[Dshield] Home LANs, firewalls, and DShield submissions
wlarmon at dshield.org
Wed May 29 13:29:55 GMT 2002
Yeah, this is de-NATting. (Converting local IPs back to the IP that is
assigned to your router.) We discussed this a while back. In short,
1. It *might* be desirable to de-NAT local IPs that NAT routers put in logs,
but this is potentially bad if the user's IP is dynamically assigned (DHCP),
because it would be very difficult for a DShield converter to track what
external IP you had at any given time. In this case, a local IP is much
better than having the converter put the wrong IP (for the time you were
actually connected) in the DShield log. But de-NATting would be good if
your IP is static.
2. I promised to take a look at this and add it to the clients I maintain.
I still haven't. I consider myself reminded. Eelco Lempsink added
de-natting to the Python client that he wrote
(http://www.dshield.org/linux_clients.html#dshieldpy) but this doen't help
you because you aren't running a *NIX machine.
3. Local IPs are still valuable for our database because they still are used
for all our stats. The only thing they can't be used for is to send a
FightBack abuse report on your behalf, because ISPs require valid target
IPs. So don't let this keep you from submitting.
Look at the Kiwi Syslog Daemon.
It is a Windows program that accepts *NIX type syslog messages. The only
thing is that I haven't wrote a CVTWIN Kiwi converter for Netgear logs yet.
There is one for Linksys, but not NetGear. This is something else I
promised to do. It is on my list of things to do.
If you get Kiwi running, then send me some sample logs. I have some from
the first user who asked me to write a Kiwi Netgear converter, but it is
always best to have sample logs from different users.
wlarmon at dshield.org
> Hi, All.
> I assume I'm like the majority of people here when I say that I have
> several home computers connected with a router and sharing an internet
> connection. (I'm just a User with a firewall--not an Admin with
> While testing some internet software, I ended up moving the test
> machine into the router's "DMZ", and discovered to my delight that the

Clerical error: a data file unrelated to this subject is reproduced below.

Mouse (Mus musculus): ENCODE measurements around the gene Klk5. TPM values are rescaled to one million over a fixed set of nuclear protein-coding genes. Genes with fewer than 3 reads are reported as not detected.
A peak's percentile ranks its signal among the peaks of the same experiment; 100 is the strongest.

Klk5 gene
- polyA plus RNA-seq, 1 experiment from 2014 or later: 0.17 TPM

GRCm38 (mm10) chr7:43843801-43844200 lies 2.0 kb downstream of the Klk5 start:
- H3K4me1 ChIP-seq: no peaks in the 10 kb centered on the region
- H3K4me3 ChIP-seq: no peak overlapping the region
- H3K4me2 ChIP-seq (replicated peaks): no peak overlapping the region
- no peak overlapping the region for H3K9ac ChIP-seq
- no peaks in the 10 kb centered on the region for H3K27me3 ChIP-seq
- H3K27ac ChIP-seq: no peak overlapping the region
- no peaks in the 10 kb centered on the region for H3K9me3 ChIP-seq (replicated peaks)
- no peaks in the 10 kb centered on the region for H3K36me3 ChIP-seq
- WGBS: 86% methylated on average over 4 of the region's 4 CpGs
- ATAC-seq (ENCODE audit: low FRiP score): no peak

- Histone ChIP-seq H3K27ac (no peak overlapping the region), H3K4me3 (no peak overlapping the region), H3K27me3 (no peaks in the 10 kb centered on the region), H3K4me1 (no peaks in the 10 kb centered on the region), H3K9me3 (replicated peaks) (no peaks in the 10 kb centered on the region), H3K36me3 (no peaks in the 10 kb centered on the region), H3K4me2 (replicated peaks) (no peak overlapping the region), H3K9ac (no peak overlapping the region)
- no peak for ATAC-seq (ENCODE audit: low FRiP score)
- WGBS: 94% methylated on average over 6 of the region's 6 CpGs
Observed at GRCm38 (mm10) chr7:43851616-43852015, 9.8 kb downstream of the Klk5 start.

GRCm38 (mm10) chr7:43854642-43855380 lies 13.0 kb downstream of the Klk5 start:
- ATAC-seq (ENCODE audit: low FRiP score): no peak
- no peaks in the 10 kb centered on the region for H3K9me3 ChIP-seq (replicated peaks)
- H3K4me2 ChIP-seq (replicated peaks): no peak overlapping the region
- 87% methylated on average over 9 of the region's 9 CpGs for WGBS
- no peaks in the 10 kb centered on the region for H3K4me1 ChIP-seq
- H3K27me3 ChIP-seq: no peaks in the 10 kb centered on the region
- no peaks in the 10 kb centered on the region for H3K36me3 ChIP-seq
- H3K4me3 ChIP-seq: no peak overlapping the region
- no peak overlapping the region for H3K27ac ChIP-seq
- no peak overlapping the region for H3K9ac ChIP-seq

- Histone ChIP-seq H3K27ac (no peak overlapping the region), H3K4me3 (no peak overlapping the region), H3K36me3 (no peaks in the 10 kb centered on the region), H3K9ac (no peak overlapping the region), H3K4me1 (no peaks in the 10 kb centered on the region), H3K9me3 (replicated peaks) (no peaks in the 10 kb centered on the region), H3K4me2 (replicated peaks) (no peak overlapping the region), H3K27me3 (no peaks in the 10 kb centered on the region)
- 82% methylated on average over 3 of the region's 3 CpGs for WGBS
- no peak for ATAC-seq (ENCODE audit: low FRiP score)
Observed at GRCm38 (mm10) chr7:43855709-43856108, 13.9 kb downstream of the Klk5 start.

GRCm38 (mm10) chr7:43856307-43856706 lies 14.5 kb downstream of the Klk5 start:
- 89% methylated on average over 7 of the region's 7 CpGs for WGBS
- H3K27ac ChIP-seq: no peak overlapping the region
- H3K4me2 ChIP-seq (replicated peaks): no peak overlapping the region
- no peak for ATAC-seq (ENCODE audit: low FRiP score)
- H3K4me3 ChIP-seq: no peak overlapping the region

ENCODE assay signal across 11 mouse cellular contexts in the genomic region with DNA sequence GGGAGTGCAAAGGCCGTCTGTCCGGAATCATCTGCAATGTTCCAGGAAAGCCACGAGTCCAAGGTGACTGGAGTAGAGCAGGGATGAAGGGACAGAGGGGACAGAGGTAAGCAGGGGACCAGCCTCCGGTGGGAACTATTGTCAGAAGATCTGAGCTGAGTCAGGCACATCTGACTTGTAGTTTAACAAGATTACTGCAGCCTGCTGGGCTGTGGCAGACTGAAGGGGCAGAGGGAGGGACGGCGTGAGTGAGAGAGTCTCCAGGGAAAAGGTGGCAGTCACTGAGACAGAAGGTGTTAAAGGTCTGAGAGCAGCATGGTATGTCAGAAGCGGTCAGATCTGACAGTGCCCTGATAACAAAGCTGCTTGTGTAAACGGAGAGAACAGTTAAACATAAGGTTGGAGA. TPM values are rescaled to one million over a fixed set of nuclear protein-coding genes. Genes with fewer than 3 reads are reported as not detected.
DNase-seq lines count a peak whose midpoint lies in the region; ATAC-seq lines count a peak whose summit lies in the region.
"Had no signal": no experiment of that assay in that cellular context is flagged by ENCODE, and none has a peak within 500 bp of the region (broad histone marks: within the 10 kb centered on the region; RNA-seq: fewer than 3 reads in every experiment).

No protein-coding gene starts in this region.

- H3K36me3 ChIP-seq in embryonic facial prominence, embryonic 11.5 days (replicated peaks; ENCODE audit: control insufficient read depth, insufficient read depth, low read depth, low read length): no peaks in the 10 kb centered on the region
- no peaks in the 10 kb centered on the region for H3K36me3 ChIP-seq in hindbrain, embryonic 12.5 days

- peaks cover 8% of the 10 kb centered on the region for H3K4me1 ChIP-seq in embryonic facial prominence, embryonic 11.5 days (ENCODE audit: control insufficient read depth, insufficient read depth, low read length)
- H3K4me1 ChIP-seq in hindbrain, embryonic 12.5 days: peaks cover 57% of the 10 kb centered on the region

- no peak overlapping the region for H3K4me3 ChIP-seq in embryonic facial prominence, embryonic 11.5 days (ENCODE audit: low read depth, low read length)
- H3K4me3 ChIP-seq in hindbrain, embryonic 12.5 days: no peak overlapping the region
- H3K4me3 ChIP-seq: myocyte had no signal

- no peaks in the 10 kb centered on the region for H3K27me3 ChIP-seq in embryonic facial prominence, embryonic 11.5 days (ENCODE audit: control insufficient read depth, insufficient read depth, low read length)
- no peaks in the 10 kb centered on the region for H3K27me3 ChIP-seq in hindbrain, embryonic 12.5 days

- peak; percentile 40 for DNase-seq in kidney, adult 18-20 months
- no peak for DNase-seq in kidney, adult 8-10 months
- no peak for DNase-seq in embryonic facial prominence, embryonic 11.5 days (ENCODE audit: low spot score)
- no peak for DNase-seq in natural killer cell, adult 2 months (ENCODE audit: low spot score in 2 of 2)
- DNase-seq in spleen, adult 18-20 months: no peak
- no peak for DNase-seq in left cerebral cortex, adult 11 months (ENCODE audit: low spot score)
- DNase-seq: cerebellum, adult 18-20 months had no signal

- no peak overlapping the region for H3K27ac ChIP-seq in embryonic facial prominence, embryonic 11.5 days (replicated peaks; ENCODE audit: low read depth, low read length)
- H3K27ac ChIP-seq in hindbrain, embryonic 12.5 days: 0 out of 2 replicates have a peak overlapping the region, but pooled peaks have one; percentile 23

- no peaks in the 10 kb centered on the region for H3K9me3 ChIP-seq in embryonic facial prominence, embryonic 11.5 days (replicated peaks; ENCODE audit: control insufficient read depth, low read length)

> various probes and packets the router had been blocking were being passed
> in and captured by my machine's firewall (like I said: I'm just a User.)
> Having captured a bunch of packets, I went to submit them using the
> Windows client and discovered that the default rules block submission of
> traffic to/from 192.168.0.x. Because I'm behind the router, my machine
> only knows it's address on the local network. I can think of a couple of
> ways to automatically get the address assigned to the router, but none of
> them seem foolproof (i.e.: gets address, loses connection, gets new
> address, doesn't get new address for several hours.)
> My question is this: Is the knowledge that 184.108.40.206 sent a packet to
> port 80 of "some machine" useful enough information to submit?
> it'd be useless for FightBack, but I'm not sure whether it'd be
> useful for
> tracking net trends in general, which is the only other reason I
> can think
> to submit.) If not, how are other people dealing with this issue? (In
> case it makes a difference, it's a NetGear "Web Safe" RP114 router. It
> claims the ability to send logs to a local *nix machine, but I
> have neither
> the expertise to configure this nor a suitable host--I'm running all
> Winblows machines here.)
> Neil R.
> Supreme Lord High Commander and Keeper of the Holy Potato
> Random thought for the day:
> I am NOT Paranoid! And why are you always watching me??
> Dshield mailing list
> Dshield at dshield.org
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